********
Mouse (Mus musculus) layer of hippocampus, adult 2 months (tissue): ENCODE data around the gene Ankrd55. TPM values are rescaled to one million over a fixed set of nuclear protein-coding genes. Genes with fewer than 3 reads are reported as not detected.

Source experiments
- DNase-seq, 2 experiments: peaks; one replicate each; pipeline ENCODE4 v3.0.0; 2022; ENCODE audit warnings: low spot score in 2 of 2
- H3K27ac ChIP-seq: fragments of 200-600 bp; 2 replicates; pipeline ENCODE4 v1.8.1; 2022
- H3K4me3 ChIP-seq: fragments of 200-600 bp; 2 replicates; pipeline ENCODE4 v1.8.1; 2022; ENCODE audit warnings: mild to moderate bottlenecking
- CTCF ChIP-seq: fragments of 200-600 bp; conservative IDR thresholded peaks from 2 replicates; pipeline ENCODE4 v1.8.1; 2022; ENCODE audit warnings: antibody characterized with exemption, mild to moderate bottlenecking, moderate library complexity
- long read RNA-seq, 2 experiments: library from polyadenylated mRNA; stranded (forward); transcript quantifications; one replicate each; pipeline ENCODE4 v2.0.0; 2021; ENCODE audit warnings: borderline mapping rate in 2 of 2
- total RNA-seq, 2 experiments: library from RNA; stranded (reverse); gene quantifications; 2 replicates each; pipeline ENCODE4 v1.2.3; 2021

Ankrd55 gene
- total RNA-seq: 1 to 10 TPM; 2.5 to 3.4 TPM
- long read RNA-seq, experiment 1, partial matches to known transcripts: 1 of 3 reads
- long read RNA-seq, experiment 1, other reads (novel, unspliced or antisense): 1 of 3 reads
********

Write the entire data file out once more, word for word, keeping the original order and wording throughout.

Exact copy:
Mouse (Mus musculus) layer of hippocampus, adult 2 months (tissue): ENCODE data around the gene Ankrd55. TPM values are rescaled to one million over a fixed set of nuclear protein-coding genes. Genes with fewer than 3 reads are reported as not detected.

Source experiments
- DNase-seq, 2 experiments: peaks; one replicate each; pipeline ENCODE4 v3.0.0; 2022; ENCODE audit warnings: low spot score in 2 of 2
- H3K27ac ChIP-seq: fragments of 200-600 bp; 2 replicates; pipeline ENCODE4 v1.8.1; 2022
- H3K4me3 ChIP-seq: fragments of 200-600 bp; 2 replicates; pipeline ENCODE4 v1.8.1; 2022; ENCODE audit warnings: mild to moderate bottlenecking
- CTCF ChIP-seq: fragments of 200-600 bp; conservative IDR thresholded peaks from 2 replicates; pipeline ENCODE4 v1.8.1; 2022; ENCODE audit warnings: antibody characterized with exemption, mild to moderate bottlenecking, moderate library complexity
- long read RNA-seq, 2 experiments: library from polyadenylated mRNA; stranded (forward); transcript quantifications; one replicate each; pipeline ENCODE4 v2.0.0; 2021; ENCODE audit warnings: borderline mapping rate in 2 of 2
- total RNA-seq, 2 experiments: library from RNA; stranded (reverse); gene quantifications; 2 replicates each; pipeline ENCODE4 v1.2.3; 2021

Ankrd55 gene
- total RNA-seq: 1 to 10 TPM; 2.5 to 3.4 TPM
- long read RNA-seq, experiment 1, partial matches to known transcripts: 1 of 3 reads
- long read RNA-seq, experiment 1, other reads (novel, unspliced or antisense): 1 of 3 reads